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To sell or not to sell, that is the question

For more than 50 years, “real estate” has been a forgotten phrase. During that time, the only thing that Cubans resident on the island knew was that if they had a house, and their needs changed because their family grew or shrank, they would switch “a well-located little place for a large one farther away.” That is called a “permuta” (swap), and it is all that Cubans know about real estate. In light of the changes that are being made on the island, opening up new opportunities for the real estate sector, OnCuba would like to provide a space where matters related to this subject can be discussed. This is a space that goes beyond the dichotomy of to sell or not to sell, and offers answers to the question of Real? or Estate?

Wikipedia defines the concept as properties that “…are closely tied to the land, united inseparably, physically or legally, to the land, such as parcels, developed or not, houses, industrial buildings, farms, in short, properties that are impossible to transfer or separate from the land without causing them damage, because they are part of the ground or anchored to it…”

However, the phrase “real estate” likewise describes a property’s prinicipal uses. When you appraise a piece of property, you ask what its function will be. Are you going to buy or sell a “real home” or an “estate?” A piece of property can have many uses, but its its principal uses are:

1) Living (in or on) it: creating your Real home, inherited by your descendants

2) As a financial advantage: an Estate, a property asset that functions as savings or for creating an income.

In countries where real estate transactions function best, they are regulated by the State; that is how the rights of everyone involved are protected: buyers, sellers and real estate agents. The latter are viewed as the driving force that stimulates buying and selling, which contributes to sustained economic growth. The Cuban government has just added that legal concept of real estate agent to the list of approved self-employment activities, even though it is a profession that has been exercised in a surreal way for years by the so-called “permuteros” (permuta agents). Now, real estate agents will be key players in ensuring that the housing law takes on a more relevant role in the domestic economy. It is thanks to them that these transactions are carried out. Ninety percent of real estate sales in the United States are done through licensed real estate agents, or realtors. Most sellers decide to hire industry professionals to ensure that their transaction runs its course successfully. Moreover, these agents guide people who wish to buy in a different city by giving them free advice, which is an extremely valuable service. A mistake made out of ignorance can be very costly in a real estate transaction.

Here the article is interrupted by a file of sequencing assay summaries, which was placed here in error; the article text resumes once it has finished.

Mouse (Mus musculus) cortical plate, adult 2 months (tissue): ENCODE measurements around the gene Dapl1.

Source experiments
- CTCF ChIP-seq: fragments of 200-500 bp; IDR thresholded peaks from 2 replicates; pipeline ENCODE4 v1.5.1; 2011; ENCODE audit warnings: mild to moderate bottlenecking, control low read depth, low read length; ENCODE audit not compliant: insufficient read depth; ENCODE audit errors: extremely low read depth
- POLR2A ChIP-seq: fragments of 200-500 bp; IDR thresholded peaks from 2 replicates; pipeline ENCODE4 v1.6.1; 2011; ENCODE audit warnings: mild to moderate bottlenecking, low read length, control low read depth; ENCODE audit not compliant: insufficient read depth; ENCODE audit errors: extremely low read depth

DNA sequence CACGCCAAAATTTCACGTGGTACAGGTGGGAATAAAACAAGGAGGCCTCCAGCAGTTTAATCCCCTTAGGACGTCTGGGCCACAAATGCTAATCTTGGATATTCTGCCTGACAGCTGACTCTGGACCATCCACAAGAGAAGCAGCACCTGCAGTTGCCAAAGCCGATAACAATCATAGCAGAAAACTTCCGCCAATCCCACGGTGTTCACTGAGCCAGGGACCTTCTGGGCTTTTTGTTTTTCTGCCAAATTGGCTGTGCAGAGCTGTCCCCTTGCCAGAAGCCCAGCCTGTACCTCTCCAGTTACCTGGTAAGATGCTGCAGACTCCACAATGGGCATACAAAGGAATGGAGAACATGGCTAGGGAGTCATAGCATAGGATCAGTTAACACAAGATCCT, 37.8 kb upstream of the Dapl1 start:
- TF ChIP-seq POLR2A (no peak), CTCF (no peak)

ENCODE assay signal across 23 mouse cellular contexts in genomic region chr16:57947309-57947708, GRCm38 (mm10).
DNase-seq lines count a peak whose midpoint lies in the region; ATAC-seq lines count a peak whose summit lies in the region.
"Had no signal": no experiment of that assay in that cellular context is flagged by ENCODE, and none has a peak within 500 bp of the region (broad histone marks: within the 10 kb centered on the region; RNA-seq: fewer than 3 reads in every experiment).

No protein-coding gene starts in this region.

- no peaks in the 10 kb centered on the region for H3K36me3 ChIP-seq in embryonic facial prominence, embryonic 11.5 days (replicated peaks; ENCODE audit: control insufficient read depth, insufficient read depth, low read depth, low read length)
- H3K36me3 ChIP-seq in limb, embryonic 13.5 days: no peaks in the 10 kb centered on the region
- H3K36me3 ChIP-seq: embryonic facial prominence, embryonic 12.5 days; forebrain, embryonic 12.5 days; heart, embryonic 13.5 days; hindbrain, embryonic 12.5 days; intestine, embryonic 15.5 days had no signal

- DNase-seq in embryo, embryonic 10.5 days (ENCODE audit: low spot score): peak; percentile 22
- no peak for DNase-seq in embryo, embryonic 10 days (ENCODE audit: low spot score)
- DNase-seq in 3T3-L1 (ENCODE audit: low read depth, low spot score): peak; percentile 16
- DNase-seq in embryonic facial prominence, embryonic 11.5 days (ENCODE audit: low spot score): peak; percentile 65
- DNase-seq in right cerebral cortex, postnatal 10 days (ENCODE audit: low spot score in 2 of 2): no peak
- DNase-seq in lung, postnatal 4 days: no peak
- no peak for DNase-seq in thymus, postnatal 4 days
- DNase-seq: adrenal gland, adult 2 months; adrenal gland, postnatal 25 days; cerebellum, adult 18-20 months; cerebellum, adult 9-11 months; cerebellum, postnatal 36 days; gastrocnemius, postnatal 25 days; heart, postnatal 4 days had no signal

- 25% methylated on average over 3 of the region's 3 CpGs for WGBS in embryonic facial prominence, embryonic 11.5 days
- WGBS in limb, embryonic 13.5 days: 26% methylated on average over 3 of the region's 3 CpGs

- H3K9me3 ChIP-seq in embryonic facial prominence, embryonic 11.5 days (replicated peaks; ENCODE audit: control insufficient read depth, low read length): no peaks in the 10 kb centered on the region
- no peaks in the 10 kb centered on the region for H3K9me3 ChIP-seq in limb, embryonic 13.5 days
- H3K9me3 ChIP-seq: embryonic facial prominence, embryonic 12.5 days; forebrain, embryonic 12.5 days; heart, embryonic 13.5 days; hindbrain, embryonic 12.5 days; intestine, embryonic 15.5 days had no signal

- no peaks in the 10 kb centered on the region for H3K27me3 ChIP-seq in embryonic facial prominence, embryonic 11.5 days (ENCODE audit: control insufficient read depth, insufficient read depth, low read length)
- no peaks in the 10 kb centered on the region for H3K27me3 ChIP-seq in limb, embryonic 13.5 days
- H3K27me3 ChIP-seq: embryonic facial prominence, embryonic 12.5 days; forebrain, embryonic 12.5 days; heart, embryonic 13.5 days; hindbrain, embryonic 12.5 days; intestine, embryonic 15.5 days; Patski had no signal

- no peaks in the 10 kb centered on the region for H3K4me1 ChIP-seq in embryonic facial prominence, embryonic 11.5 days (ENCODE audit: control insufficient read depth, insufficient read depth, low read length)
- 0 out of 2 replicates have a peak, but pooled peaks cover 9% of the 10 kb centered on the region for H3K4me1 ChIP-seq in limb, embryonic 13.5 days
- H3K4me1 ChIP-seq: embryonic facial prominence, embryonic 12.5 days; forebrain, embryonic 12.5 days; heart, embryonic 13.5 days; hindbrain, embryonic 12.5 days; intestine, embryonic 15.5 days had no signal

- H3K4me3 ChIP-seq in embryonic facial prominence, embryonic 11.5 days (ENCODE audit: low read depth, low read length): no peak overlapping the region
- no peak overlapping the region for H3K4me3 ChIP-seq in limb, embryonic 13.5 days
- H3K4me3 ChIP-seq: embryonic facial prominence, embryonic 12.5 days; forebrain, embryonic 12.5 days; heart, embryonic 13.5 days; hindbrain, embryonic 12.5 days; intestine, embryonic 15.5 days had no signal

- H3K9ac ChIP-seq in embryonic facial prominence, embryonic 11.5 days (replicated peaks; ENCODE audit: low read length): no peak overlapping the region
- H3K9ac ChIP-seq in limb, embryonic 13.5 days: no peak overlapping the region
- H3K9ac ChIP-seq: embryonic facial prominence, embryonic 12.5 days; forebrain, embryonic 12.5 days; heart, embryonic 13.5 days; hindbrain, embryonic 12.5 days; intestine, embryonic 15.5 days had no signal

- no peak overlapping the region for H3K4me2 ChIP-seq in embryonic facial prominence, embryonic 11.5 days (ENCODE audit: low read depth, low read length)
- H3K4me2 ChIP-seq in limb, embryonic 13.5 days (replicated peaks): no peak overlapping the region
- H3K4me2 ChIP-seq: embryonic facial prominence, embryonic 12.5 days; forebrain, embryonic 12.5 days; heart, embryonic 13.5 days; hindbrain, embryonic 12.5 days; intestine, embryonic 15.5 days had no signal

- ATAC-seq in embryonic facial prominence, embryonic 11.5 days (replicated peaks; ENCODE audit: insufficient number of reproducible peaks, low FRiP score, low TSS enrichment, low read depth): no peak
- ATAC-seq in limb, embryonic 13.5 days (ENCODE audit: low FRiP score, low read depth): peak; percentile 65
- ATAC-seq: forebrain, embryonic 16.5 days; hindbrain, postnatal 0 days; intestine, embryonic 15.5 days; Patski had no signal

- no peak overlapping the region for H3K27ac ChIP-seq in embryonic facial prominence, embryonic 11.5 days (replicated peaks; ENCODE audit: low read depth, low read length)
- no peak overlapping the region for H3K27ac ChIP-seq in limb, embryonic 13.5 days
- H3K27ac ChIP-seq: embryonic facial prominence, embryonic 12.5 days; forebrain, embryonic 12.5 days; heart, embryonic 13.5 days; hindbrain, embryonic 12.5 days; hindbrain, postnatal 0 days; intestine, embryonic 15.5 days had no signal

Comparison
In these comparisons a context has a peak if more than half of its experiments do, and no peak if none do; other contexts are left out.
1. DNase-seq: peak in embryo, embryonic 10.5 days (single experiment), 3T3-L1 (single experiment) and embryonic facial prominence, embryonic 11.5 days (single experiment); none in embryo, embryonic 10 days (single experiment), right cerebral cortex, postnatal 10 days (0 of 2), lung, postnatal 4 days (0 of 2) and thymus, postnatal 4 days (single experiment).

After visiting Latin American, American, and European cities, I can affirm that Havana’s urban and architectural design is in no way inferior to the best of these. For that same reason, we must be able to fill the empty spaces that we have today with work that is up to par with everything that was once built with the goal of excellence. In a country that has absorbed so many cultures since its founding, you can find an architectural imprint that describes its history from the bohío to modern buildings like the FOCSA. That legacy must be safeguarded, and to do so, we must be aware of what we have and what its real potential is. Therefore, in every one of these columns, with the support of the blog Arquitectura de Cuba (Architecture of Cuba) and other contributors, we can learn a little bit more about the neighborhood in which you live or where you’re interested in buying.

I would like to conclude with an observation. For the last seven years, the Western world has been battling a financial crisis stemming from an oversupply of housing. This phenomenon, known as the real estate boom, has caused the bankruptcy of financial systems and countries, but in the United States the crisis that lasted seven years is now fading into oblivion, and a new wave of offers is being seen in cities like Miami, where 40 new residential buildings are under construction. Nevertheless, I believe that another five booms will be necessary before Miami-Dade County fills up with houses. On the other hand, during the first half of the 20th century, Havana was the setting of ongoing residential development; in every corner, avant-garde architecture went up. And best of all, every offer drew people who were ready to buy, not just Cubans but also inquiring types from around the world who were looking for their piece of sun, sea, and cheer in the most European city of the Caribbean. Now it’s a matter of waiting to see whether or not the housing law—like the need that Cuba saw for including the roles of real estate agent and contractor as part of its changes—will open up and allow the rest of the world to buy on the island. If that happens, we will be here at “Real or Estate” to tell the tale.

By: Alejandro Amador